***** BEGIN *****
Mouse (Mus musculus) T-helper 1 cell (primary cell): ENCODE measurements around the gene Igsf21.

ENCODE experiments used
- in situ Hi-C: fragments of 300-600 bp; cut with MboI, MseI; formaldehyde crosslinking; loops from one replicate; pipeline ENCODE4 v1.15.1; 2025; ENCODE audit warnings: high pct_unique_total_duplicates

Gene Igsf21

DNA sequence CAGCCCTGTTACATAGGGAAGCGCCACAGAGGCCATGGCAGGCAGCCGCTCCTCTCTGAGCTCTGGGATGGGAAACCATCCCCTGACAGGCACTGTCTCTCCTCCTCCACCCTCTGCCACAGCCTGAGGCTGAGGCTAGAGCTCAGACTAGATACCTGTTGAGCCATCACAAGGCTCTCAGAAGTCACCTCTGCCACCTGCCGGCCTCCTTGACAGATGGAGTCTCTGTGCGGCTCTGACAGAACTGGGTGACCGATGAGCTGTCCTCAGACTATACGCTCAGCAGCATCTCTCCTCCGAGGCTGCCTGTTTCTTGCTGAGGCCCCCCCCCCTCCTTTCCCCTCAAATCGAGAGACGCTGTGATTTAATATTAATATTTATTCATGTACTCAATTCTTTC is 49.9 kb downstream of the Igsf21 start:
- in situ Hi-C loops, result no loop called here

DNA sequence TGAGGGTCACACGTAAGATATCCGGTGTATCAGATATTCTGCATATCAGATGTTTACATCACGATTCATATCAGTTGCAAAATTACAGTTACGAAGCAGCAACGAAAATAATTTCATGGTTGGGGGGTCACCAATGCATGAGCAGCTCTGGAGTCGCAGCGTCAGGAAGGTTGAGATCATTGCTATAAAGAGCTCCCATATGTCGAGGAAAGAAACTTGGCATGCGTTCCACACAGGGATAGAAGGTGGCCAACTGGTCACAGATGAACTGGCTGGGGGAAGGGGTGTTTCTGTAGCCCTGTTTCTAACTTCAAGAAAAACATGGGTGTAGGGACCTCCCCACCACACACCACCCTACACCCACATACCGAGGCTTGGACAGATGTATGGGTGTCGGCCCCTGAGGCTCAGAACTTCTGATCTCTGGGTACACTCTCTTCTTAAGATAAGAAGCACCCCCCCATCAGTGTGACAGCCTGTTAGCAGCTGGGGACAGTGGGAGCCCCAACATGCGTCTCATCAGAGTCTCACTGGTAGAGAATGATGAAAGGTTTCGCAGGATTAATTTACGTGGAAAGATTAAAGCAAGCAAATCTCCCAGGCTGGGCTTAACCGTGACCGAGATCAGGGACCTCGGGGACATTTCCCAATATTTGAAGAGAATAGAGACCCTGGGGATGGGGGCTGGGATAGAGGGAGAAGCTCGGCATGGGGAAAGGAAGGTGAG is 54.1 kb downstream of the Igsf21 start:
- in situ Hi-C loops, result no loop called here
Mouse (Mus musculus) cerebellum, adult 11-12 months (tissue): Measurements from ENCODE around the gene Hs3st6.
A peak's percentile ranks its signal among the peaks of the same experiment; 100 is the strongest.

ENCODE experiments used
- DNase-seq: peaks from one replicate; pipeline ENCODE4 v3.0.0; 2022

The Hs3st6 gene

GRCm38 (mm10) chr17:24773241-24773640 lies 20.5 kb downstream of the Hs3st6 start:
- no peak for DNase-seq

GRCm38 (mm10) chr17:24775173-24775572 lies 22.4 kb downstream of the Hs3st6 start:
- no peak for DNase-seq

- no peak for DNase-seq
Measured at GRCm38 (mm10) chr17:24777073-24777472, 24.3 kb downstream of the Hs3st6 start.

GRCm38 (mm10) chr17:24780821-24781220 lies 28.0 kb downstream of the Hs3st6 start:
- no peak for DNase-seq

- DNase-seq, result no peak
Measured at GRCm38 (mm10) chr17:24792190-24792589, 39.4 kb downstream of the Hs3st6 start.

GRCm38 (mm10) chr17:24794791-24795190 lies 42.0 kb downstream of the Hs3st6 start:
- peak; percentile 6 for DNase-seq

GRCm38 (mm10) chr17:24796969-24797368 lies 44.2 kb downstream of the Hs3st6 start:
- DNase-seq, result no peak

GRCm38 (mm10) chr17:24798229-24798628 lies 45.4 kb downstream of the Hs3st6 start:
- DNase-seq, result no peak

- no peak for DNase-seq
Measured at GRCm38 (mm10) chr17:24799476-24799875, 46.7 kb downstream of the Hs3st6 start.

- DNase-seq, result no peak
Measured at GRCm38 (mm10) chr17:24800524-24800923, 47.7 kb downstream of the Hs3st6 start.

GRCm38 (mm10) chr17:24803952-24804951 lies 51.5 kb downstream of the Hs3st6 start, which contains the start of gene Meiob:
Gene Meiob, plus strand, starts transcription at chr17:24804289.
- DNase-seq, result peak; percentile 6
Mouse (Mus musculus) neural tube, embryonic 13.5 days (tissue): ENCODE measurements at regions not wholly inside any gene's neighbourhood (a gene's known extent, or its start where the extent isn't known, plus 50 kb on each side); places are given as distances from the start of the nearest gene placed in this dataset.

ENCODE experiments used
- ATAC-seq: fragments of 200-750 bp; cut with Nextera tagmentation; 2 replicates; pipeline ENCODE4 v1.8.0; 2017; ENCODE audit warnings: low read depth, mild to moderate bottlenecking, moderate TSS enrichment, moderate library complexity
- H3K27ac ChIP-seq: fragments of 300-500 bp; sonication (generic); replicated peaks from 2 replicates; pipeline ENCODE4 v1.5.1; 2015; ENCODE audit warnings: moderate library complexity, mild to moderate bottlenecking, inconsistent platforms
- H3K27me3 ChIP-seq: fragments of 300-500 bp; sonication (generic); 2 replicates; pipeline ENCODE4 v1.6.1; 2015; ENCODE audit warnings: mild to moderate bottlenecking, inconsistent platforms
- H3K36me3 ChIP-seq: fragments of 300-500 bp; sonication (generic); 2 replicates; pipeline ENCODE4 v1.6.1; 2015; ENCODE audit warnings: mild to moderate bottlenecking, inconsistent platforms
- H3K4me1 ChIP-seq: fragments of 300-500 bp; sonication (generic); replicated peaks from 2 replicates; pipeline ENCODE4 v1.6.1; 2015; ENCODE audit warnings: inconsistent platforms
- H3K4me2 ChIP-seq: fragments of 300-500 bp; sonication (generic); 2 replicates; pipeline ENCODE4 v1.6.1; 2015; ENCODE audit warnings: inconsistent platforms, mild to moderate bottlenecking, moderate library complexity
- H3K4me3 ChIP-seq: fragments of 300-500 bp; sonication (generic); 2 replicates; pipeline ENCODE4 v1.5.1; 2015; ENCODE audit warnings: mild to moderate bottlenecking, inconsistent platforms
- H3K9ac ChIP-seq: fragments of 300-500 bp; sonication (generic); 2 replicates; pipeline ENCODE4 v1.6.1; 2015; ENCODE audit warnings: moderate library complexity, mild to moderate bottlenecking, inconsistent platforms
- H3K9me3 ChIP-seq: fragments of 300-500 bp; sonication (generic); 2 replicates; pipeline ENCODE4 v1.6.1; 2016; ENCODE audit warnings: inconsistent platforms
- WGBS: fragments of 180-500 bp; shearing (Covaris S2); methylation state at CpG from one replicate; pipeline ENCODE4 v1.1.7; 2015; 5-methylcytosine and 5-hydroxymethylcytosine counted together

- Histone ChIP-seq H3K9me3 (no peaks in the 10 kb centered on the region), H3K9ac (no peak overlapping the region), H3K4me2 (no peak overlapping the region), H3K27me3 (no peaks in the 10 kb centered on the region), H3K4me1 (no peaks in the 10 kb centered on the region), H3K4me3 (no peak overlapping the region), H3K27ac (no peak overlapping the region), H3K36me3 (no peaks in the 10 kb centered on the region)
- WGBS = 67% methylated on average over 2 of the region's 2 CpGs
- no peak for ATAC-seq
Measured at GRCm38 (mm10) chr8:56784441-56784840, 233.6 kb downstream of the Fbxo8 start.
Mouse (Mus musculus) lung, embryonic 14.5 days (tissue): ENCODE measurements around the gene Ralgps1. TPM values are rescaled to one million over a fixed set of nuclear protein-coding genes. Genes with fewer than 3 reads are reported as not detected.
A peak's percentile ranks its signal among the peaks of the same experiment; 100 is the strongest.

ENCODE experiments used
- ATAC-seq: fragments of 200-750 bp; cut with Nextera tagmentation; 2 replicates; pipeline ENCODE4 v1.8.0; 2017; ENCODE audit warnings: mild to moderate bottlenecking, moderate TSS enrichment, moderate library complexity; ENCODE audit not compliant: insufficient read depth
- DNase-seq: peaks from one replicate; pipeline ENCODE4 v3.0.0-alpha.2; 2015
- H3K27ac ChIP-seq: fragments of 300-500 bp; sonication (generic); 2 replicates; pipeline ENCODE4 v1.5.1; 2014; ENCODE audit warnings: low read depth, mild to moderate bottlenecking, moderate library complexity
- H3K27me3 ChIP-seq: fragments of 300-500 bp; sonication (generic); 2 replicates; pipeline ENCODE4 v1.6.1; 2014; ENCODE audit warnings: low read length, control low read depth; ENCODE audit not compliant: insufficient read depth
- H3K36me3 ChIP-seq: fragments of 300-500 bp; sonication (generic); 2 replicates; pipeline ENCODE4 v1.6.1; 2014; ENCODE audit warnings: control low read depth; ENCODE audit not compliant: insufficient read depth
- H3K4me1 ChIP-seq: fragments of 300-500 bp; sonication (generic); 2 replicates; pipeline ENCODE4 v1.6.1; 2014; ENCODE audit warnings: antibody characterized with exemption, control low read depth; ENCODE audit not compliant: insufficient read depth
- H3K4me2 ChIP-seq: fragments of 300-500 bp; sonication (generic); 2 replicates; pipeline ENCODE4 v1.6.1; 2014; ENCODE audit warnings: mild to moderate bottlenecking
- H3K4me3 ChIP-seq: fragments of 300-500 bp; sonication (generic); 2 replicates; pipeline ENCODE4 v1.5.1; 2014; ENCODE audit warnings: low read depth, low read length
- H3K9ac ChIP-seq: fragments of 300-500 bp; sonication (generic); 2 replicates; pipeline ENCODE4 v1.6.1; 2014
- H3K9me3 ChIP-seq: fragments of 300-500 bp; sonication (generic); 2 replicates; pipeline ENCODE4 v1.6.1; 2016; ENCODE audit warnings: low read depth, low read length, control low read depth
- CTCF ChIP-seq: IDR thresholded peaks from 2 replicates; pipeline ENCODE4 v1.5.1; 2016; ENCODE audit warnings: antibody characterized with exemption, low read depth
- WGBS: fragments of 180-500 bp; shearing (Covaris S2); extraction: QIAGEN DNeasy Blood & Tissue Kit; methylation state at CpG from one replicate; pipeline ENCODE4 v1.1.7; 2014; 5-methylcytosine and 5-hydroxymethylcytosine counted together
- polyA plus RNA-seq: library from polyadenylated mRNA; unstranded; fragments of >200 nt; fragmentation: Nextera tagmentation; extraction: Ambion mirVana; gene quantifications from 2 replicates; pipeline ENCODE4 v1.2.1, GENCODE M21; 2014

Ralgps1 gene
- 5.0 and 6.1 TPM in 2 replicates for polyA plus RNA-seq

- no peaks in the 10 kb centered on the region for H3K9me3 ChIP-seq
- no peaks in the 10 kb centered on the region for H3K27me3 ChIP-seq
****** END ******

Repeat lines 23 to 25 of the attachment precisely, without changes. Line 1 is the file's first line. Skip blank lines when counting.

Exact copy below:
Measured at GRCm38 (mm10) chr17:24792190-24792589, 39.4 kb downstream of the Hs3st6 start.

GRCm38 (mm10) chr17:24794791-24795190 lies 42.0 kb downstream of the Hs3st6 start:
- peak; percentile 6 for DNase-seq